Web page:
Want to pray? There's an app for that.
Churches have been going high-tech. Many now have their own smartphone phone applications.
And an Arizona State University researcher says that's both good and bad.
Pastor Jim Helman runs Downtown Phoenix Church.
The small group has no permanent home.
"Rather than try to use one church on Sunday morning, we try to use these spaces that are available in this community throughout the week," said Helman.
From sharing meeting locations to accepting donations, he uses a custom app to stay in touch with members, most of whom are college students.
"So many people nowadays are more mobile and they're constantly on their phones," said Helman.
He's part of a growing number of churches now doing so.
"We have close to 40 'mega churches' in Arizona, and I would say more than half of them have apps," said Dr. Pauline Cheong, a professor at ASU, who has been studying this shift in religion.
"So it becomes a convenient pathway for people to connect to churches," she explains.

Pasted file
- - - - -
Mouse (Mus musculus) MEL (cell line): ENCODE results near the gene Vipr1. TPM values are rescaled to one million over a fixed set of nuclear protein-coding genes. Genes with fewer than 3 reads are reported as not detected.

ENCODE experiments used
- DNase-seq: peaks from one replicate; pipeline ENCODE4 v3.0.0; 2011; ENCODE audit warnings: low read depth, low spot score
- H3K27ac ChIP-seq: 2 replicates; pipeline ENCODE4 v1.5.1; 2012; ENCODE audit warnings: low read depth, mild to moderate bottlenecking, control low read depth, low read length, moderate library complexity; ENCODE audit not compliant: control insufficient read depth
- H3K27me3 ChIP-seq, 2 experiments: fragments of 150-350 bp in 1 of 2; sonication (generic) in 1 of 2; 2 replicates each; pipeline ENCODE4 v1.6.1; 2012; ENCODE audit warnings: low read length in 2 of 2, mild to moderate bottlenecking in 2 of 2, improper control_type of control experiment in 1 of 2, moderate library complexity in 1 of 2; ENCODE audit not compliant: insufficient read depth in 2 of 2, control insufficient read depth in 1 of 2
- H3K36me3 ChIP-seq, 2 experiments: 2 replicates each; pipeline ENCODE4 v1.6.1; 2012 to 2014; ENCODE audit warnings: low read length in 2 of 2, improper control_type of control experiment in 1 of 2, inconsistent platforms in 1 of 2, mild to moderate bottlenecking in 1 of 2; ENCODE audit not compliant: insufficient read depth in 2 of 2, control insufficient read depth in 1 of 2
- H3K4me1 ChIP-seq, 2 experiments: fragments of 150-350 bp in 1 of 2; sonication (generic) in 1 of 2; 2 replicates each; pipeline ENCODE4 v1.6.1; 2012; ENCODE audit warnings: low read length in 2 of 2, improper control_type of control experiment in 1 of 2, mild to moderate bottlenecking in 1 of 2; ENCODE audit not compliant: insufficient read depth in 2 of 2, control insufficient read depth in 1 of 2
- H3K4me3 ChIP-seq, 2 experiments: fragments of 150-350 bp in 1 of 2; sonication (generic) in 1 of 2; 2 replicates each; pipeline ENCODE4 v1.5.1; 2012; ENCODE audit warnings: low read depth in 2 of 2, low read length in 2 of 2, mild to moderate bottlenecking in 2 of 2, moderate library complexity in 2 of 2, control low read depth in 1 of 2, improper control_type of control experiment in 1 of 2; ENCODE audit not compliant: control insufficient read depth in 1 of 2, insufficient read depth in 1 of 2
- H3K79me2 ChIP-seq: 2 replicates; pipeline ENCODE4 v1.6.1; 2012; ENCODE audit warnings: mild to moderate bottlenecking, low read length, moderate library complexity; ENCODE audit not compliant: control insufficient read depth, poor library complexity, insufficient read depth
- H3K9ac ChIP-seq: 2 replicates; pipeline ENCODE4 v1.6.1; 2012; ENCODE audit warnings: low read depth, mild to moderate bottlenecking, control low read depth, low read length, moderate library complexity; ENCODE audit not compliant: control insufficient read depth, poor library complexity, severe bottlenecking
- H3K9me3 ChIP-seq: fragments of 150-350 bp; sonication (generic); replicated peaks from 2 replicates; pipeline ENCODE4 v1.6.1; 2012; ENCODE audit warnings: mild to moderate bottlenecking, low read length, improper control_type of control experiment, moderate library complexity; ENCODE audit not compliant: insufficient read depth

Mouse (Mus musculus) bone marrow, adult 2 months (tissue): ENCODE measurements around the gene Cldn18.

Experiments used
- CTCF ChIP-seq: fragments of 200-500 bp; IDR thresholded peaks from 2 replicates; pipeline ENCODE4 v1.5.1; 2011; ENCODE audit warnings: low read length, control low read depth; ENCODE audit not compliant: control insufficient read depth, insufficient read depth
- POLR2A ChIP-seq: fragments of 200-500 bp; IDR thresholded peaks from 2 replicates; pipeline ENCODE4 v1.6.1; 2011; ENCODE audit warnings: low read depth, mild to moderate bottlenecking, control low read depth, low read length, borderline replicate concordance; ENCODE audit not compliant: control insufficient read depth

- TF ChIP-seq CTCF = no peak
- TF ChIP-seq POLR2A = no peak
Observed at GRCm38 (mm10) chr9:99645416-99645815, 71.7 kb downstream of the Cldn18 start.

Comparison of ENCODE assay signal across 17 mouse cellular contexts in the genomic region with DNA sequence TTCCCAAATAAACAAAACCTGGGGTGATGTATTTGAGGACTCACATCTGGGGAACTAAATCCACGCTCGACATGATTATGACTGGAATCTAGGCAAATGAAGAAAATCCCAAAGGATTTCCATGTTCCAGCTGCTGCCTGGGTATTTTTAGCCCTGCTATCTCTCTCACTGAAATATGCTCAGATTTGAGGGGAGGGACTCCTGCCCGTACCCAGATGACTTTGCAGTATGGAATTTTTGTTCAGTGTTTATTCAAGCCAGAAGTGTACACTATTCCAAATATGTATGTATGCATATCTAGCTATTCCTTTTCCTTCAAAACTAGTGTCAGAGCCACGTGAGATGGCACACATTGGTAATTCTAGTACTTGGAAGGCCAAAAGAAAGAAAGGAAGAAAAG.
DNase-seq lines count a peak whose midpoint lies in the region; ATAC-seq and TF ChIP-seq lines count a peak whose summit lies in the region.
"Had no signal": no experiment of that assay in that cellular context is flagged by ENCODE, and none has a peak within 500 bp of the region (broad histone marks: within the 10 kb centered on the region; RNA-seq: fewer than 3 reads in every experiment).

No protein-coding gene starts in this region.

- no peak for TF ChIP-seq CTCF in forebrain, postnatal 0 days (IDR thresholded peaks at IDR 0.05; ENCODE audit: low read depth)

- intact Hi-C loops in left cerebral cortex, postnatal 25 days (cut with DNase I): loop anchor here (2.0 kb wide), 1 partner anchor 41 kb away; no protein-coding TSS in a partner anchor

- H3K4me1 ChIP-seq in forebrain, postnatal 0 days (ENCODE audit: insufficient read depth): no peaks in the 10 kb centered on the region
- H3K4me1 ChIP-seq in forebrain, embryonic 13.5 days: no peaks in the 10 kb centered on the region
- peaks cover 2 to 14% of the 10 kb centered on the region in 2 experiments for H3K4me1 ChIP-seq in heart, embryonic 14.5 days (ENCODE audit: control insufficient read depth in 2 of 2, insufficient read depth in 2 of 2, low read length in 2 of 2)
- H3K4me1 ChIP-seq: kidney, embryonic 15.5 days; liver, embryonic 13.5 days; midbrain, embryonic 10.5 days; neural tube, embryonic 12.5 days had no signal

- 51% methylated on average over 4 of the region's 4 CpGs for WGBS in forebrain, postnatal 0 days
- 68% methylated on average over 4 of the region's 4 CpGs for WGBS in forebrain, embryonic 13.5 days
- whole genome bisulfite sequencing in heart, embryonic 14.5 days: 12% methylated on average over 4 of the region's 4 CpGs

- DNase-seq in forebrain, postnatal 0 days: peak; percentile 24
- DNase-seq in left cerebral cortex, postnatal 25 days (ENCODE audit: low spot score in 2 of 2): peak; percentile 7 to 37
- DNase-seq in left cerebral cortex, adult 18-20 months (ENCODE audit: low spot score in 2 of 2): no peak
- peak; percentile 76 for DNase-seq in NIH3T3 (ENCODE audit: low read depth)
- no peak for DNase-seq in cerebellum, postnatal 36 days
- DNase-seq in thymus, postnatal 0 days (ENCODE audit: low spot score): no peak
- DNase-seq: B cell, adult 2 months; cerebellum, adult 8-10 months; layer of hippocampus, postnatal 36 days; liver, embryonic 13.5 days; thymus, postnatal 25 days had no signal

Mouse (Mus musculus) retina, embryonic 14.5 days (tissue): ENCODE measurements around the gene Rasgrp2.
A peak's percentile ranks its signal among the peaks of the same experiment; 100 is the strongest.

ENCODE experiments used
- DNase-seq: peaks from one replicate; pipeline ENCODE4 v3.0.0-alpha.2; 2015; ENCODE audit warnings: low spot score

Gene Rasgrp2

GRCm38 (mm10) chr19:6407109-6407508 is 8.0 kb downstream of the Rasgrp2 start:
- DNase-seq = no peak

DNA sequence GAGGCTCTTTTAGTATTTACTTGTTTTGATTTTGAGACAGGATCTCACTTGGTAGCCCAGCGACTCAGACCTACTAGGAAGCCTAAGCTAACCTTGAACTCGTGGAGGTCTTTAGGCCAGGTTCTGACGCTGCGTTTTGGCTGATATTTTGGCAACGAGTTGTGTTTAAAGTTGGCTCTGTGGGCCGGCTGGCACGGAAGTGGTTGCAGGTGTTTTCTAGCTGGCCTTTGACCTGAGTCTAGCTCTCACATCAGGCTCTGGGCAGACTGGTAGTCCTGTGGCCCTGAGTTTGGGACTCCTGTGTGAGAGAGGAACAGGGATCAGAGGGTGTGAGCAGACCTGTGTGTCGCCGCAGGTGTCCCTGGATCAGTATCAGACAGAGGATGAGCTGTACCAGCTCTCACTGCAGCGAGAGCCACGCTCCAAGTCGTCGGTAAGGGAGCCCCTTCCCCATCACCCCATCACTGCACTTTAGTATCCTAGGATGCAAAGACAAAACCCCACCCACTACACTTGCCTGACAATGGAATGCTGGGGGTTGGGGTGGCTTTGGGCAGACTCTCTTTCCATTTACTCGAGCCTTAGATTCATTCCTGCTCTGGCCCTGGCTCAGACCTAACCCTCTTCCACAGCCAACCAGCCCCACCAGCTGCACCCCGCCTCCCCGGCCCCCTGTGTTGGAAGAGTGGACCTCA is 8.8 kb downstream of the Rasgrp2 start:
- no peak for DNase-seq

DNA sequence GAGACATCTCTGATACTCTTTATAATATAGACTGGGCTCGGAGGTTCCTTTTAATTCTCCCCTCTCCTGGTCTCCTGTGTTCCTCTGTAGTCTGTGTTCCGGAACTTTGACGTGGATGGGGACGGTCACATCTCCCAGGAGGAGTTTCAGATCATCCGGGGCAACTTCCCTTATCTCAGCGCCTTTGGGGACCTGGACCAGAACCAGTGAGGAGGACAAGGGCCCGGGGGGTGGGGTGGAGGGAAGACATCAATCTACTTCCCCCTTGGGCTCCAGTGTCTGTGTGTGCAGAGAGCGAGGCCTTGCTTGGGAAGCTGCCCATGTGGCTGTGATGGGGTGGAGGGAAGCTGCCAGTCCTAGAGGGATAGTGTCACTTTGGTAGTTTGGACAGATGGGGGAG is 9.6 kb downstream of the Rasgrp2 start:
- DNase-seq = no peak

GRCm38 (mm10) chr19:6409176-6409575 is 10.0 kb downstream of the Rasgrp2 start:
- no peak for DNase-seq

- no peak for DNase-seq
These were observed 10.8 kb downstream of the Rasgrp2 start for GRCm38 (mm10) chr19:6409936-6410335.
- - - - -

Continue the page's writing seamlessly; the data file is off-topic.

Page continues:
Sometimes, she says, maybe too easy.
"Technology is a double-edged sword to in this case for apps it can work both ways. It can be a complement to church life, or it can be a substitute," said Cheong.
Some churches, like Christ's Church of the Valley, offer full sermons on apps making it possible for someone to never attend a service in person, according to Cheong.
"And for some people who are traveling and who are not physically able go to church, it becomes a plausible venue, but for others, it could be just 'I'm snacking' on church on the go,'" said Cheong.
A small price for a much larger achievement, attracting and keeping the younger generation.
"Speak in their language, don't speak in your own language that you're necessarily comfortable with," said Helman. "Listen to the language that they're saying, and for me talking to college students, the language is technology."
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